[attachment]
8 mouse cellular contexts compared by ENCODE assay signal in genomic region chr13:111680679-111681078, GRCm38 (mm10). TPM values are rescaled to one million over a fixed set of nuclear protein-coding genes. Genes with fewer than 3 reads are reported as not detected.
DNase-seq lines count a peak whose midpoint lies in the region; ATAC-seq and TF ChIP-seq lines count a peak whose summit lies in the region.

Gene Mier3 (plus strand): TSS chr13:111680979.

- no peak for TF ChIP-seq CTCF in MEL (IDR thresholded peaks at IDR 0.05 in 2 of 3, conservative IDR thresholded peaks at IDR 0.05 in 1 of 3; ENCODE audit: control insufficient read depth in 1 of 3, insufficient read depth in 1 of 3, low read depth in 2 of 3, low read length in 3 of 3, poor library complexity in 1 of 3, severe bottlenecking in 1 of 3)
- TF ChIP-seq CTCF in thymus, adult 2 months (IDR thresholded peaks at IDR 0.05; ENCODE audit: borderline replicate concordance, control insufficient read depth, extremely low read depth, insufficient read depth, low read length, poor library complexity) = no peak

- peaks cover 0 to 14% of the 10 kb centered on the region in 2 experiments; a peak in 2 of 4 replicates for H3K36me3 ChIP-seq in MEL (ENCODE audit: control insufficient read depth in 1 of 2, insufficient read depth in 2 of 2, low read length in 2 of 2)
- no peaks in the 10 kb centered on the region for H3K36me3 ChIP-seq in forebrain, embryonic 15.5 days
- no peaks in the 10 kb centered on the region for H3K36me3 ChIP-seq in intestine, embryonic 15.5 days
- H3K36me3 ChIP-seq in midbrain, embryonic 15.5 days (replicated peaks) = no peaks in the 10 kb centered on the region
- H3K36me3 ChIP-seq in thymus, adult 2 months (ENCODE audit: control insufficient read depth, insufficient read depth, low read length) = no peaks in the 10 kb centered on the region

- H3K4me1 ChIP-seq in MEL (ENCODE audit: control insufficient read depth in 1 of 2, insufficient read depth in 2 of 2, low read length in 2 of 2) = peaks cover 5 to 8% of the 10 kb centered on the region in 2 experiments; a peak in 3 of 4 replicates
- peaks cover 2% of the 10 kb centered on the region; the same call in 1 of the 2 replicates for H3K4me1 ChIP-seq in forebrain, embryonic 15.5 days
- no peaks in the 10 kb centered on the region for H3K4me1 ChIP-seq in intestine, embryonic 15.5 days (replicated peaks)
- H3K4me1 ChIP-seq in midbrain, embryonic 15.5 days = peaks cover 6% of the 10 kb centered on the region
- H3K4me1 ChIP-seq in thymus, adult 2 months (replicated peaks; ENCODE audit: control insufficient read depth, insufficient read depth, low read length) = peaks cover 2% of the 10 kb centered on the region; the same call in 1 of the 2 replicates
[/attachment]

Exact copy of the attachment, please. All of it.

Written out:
8 mouse cellular contexts compared by ENCODE assay signal in genomic region chr13:111680679-111681078, GRCm38 (mm10). TPM values are rescaled to one million over a fixed set of nuclear protein-coding genes. Genes with fewer than 3 reads are reported as not detected.
DNase-seq lines count a peak whose midpoint lies in the region; ATAC-seq and TF ChIP-seq lines count a peak whose summit lies in the region.

Gene Mier3 (plus strand): TSS chr13:111680979.

- no peak for TF ChIP-seq CTCF in MEL (IDR thresholded peaks at IDR 0.05 in 2 of 3, conservative IDR thresholded peaks at IDR 0.05 in 1 of 3; ENCODE audit: control insufficient read depth in 1 of 3, insufficient read depth in 1 of 3, low read depth in 2 of 3, low read length in 3 of 3, poor library complexity in 1 of 3, severe bottlenecking in 1 of 3)
- TF ChIP-seq CTCF in thymus, adult 2 months (IDR thresholded peaks at IDR 0.05; ENCODE audit: borderline replicate concordance, control insufficient read depth, extremely low read depth, insufficient read depth, low read length, poor library complexity) = no peak

- peaks cover 0 to 14% of the 10 kb centered on the region in 2 experiments; a peak in 2 of 4 replicates for H3K36me3 ChIP-seq in MEL (ENCODE audit: control insufficient read depth in 1 of 2, insufficient read depth in 2 of 2, low read length in 2 of 2)
- no peaks in the 10 kb centered on the region for H3K36me3 ChIP-seq in forebrain, embryonic 15.5 days
- no peaks in the 10 kb centered on the region for H3K36me3 ChIP-seq in intestine, embryonic 15.5 days
- H3K36me3 ChIP-seq in midbrain, embryonic 15.5 days (replicated peaks) = no peaks in the 10 kb centered on the region
- H3K36me3 ChIP-seq in thymus, adult 2 months (ENCODE audit: control insufficient read depth, insufficient read depth, low read length) = no peaks in the 10 kb centered on the region

- H3K4me1 ChIP-seq in MEL (ENCODE audit: control insufficient read depth in 1 of 2, insufficient read depth in 2 of 2, low read length in 2 of 2) = peaks cover 5 to 8% of the 10 kb centered on the region in 2 experiments; a peak in 3 of 4 replicates
- peaks cover 2% of the 10 kb centered on the region; the same call in 1 of the 2 replicates for H3K4me1 ChIP-seq in forebrain, embryonic 15.5 days
- no peaks in the 10 kb centered on the region for H3K4me1 ChIP-seq in intestine, embryonic 15.5 days (replicated peaks)
- H3K4me1 ChIP-seq in midbrain, embryonic 15.5 days = peaks cover 6% of the 10 kb centered on the region
- H3K4me1 ChIP-seq in thymus, adult 2 months (replicated peaks; ENCODE audit: control insufficient read depth, insufficient read depth, low read length) = peaks cover 2% of the 10 kb centered on the region; the same call in 1 of the 2 replicates